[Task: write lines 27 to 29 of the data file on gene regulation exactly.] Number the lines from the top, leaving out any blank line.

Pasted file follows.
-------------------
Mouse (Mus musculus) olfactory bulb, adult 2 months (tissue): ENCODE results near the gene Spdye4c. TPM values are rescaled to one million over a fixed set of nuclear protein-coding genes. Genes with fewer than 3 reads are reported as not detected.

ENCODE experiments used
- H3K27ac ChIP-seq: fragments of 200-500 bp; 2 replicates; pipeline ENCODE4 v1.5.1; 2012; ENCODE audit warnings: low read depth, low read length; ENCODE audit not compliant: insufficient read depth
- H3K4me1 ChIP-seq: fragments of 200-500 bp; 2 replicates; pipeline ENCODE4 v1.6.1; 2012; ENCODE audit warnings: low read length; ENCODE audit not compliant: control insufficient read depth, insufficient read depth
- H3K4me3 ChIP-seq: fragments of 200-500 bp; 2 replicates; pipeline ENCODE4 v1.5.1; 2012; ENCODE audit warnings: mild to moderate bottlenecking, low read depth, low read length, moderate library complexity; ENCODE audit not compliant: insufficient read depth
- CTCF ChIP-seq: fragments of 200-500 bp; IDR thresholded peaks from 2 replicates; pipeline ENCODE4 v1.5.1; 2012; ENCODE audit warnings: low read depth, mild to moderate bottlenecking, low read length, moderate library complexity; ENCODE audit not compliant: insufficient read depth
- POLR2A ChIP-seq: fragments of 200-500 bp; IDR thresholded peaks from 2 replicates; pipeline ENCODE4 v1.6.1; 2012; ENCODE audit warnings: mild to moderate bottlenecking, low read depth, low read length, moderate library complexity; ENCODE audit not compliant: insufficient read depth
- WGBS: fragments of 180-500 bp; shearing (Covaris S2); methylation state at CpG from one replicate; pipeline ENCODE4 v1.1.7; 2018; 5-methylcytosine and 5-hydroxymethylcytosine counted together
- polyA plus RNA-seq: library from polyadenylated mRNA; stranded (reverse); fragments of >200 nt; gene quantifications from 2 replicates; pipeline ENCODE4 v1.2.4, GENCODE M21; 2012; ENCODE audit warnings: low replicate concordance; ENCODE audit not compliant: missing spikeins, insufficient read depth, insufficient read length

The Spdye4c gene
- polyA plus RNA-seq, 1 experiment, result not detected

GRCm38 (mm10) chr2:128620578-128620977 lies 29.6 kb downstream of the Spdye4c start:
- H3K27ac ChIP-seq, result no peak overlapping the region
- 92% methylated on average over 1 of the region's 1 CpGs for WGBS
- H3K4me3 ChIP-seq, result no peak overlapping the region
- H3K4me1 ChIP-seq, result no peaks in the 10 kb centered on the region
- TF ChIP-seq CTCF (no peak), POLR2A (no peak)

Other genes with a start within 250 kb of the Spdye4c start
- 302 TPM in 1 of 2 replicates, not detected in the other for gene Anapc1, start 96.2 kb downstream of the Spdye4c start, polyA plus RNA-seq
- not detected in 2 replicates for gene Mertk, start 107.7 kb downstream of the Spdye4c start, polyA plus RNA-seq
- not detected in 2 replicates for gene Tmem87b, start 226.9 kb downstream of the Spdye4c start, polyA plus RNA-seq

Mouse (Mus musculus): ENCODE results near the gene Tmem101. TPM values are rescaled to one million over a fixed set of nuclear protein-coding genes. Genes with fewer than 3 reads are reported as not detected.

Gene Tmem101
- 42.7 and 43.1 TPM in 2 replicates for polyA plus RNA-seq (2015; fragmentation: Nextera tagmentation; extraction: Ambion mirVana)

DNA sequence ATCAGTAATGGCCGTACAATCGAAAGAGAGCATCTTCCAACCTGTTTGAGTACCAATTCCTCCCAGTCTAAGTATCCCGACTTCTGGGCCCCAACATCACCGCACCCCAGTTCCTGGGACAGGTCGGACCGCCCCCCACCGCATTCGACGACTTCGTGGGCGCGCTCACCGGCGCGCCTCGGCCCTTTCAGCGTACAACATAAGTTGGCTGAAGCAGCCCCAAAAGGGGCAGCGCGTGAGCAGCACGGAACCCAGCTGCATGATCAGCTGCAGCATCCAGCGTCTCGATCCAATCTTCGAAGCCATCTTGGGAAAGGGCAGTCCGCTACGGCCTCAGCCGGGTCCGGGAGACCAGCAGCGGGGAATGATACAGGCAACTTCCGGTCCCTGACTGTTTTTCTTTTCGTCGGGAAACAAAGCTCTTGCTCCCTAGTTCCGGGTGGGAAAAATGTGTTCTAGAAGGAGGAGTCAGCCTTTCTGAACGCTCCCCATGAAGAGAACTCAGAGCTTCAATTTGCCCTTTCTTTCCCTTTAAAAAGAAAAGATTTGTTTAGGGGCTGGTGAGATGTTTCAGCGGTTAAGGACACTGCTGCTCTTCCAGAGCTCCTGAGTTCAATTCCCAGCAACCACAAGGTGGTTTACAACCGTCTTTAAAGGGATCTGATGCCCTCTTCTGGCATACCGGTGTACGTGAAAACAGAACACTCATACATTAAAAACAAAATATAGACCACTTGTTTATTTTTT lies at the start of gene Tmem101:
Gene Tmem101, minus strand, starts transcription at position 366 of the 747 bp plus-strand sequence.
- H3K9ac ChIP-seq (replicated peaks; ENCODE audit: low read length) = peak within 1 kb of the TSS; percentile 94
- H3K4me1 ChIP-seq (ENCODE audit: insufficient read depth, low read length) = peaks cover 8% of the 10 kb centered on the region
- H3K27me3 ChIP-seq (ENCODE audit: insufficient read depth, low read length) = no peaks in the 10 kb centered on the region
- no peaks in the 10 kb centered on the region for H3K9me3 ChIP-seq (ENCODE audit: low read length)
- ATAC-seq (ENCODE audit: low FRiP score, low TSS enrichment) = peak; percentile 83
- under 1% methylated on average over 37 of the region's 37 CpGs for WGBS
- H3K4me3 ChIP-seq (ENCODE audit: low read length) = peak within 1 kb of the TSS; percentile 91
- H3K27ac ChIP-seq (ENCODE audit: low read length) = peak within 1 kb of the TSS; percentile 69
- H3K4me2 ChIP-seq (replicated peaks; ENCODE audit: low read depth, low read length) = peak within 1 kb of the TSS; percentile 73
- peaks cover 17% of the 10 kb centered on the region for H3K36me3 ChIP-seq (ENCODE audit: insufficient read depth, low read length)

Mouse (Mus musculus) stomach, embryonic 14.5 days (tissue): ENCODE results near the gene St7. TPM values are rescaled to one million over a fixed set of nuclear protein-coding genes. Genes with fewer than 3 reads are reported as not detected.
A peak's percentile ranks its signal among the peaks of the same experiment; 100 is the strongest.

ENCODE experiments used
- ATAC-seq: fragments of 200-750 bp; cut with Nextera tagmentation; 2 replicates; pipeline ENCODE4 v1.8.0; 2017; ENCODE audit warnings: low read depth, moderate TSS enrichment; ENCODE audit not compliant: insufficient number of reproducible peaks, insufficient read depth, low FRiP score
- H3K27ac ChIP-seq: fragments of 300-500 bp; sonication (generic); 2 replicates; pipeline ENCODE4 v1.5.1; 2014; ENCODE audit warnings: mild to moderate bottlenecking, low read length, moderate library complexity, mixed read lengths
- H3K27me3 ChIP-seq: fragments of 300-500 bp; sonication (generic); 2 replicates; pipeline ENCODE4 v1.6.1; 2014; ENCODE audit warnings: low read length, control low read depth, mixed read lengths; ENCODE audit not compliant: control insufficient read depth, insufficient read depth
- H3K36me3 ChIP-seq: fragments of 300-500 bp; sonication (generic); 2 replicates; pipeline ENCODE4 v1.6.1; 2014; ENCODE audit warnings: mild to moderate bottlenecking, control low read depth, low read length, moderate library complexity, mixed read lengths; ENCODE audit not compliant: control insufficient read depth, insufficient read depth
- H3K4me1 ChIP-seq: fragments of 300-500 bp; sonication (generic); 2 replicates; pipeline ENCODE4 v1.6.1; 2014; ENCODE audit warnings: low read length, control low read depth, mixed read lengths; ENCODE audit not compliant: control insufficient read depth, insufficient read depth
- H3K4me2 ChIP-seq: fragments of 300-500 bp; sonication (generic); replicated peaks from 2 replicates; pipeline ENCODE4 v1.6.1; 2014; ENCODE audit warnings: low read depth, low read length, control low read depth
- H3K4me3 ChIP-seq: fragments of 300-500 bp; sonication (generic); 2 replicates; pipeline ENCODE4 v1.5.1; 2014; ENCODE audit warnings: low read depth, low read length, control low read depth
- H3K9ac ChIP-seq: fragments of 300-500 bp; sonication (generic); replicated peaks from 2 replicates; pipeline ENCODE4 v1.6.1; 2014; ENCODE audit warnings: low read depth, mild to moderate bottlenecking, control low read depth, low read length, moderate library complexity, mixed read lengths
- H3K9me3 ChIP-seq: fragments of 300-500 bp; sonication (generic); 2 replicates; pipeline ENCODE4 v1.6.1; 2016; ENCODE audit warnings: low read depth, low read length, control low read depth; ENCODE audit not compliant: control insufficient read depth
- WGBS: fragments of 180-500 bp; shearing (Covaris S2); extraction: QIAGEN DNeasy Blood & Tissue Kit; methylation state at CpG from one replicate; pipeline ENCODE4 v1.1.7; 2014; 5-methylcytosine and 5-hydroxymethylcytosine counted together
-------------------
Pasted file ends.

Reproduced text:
- H3K9ac ChIP-seq (replicated peaks; ENCODE audit: low read length) = peak within 1 kb of the TSS; percentile 94
- H3K4me1 ChIP-seq (ENCODE audit: insufficient read depth, low read length) = peaks cover 8% of the 10 kb centered on the region
- H3K27me3 ChIP-seq (ENCODE audit: insufficient read depth, low read length) = no peaks in the 10 kb centered on the region